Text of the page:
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Drew Peterson drew international headlines nearly a decade ago with his unusual behavior and the disappearance of his much younger fourth wife, Stacy. But it was the murder of his third wife that eventually landed the former Illinois cop in jail.
Peterson recently emerged again in the news, but this time for a plan he hatched in prison to hire a hit man to kill the prosecutor who put him behind bars.
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"I didn't conceive that he would be foolish enough to try to hire someone to kill me," Will County State’s Attorney James Glasgow told TODAY as part of this week’s “TODAY's Update: True Crime” series.
Peterson came under suspicion following the October 2007 disappearance of his 23-year-old fourth wife, Stacy.
“Drew running around with a baseball hat, a Johnny Depp bandana and sunglasses — obviously, that's not really innocent behavior,” Glasgow said.
Cassandra Cales said she has no doubt what happened to her sister, Stacy, who has never been found.
“Drew obviously murdered my sister. She didn't run off like he says. She's not at a beach. She would never leave her kids,” Cales said.
Stacy's disappearance prompted authorities to revisit the circumstances of the death of Drew Peterson’s third wife, Kathleen Savio, who was found in a bathtub several years earlier.
Peterson maintained his innocence during a November 2007 interview with TODAY’s Matt Lauer.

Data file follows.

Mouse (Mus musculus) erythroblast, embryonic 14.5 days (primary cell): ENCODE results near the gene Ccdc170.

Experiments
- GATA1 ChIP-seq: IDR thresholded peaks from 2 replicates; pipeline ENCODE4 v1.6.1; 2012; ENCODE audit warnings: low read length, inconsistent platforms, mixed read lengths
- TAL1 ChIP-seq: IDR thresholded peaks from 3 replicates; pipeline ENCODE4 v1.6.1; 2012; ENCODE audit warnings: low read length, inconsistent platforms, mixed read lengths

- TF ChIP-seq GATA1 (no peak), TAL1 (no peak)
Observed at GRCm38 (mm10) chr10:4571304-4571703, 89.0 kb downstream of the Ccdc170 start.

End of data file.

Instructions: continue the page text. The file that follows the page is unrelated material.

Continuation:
“I can look right in your eye and say I had nothing to do with either of those incidences,” he said at the time.
A second autopsy on Savio showed evidence of a struggle. Peterson eventually was charged and convicted of murder and sentenced to 38 years in prison.
“It's frustrating for him being in prison because he knows that his trial wasn't fair,” said Peterson’s defense attorney, Steve Greenberg, said his client “makes the best” of his current life, reading and working out “until hopefully he can get out.”
“We have a case where there was no competent evidence,” Greenberg said. “Whether or not you think he did it or not is totally different than whether he was proven guilty and he was not proven guilty.”
Prosecutor Glasgow has his own theory of what happened to Peterson’s fourth wife, Stacy.
“He killed her to make her unavailable to testify in his trial for killing Kathy Savio,” he said.
Peterson, now 62, returned to court last month, when he was sentenced to an additional 40 years in prison for a murder-for-hire plot to kill Glasgow. The plot unfolded in recorded prison conversations between Peterson and an informant.
“Drew's biggest weakness is that he should follow the old maxim, cierra la boca. Keep your mouth shut. Shut up,” said Greenberg, his attorney. “There's an old saying in our business that he who doesn't talk, walks.”
Peterson won’t be eligible for parole until 2081. Both of his convictions are being appealed.